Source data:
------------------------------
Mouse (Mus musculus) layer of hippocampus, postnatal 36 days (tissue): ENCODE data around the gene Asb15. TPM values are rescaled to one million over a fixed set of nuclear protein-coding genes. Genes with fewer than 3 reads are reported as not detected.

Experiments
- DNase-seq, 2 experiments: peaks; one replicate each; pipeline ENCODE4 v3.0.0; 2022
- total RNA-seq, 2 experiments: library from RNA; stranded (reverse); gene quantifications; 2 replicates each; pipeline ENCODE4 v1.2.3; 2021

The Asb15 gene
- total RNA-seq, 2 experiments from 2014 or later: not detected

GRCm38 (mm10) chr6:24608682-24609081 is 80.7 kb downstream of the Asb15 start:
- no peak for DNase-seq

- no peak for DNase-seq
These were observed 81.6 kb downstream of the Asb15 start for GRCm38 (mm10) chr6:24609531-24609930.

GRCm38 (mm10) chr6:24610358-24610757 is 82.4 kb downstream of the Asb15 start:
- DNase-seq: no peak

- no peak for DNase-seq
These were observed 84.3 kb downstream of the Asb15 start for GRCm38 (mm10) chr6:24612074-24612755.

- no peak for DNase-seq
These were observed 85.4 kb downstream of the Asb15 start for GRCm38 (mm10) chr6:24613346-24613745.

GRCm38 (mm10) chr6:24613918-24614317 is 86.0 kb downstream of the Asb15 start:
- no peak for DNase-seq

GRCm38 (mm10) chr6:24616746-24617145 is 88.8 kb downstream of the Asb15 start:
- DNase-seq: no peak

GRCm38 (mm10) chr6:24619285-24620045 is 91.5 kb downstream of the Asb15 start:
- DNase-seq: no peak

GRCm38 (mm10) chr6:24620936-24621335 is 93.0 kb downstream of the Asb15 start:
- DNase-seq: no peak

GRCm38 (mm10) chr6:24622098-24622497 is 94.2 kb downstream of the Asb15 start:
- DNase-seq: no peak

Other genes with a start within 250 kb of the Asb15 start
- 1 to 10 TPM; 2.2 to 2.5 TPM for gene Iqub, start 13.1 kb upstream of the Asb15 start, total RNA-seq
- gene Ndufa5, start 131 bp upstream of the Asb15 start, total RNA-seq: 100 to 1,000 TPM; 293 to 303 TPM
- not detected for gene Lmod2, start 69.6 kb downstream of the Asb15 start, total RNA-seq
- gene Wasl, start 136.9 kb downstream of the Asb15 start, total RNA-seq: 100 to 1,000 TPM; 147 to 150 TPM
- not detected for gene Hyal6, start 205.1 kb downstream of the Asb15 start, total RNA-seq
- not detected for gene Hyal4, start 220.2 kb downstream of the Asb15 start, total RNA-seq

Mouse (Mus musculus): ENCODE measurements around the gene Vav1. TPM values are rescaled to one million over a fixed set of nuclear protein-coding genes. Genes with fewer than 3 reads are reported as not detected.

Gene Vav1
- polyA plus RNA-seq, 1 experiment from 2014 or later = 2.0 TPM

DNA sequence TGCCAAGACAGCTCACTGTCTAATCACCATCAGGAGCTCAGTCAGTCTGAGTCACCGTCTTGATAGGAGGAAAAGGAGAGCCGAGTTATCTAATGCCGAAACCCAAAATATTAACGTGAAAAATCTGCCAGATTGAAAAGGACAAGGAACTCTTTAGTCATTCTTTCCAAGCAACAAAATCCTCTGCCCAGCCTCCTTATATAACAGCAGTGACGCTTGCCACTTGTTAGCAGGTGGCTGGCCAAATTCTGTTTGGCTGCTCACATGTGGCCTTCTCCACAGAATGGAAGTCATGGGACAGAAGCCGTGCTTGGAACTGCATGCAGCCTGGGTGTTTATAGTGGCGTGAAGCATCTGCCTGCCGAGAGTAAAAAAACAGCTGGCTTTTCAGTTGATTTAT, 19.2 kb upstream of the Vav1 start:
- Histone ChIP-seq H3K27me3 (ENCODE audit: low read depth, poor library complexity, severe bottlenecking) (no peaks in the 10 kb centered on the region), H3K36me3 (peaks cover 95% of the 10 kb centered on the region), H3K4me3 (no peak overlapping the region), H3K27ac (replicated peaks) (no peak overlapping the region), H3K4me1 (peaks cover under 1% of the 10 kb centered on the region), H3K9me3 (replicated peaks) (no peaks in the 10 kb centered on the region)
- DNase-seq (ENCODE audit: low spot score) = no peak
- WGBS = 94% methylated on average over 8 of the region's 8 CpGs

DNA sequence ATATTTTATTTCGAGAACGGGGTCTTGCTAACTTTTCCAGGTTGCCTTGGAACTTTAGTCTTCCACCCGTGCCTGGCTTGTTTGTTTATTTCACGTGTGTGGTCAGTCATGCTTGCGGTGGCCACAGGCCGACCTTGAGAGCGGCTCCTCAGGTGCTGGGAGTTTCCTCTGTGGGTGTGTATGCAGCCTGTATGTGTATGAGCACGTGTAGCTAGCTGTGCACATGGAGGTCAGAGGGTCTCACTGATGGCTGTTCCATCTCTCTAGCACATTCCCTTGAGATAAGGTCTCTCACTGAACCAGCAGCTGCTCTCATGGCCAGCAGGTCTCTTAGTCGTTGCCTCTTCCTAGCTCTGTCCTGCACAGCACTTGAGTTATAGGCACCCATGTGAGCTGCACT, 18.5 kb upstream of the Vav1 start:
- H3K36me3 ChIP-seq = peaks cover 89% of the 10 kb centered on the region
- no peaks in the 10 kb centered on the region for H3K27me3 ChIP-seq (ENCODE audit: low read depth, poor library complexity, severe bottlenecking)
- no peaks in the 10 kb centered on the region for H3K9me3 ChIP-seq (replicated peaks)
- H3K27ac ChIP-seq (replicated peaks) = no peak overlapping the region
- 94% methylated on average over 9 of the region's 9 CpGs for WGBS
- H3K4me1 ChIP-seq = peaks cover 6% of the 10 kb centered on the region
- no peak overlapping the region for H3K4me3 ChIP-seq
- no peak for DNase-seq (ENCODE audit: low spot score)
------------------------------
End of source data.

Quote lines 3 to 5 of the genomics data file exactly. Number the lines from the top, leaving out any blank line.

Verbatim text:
- DNase-seq, 2 experiments: peaks; one replicate each; pipeline ENCODE4 v3.0.0; 2022
- total RNA-seq, 2 experiments: library from RNA; stranded (reverse); gene quantifications; 2 replicates each; pipeline ENCODE4 v1.2.3; 2021

The Asb15 gene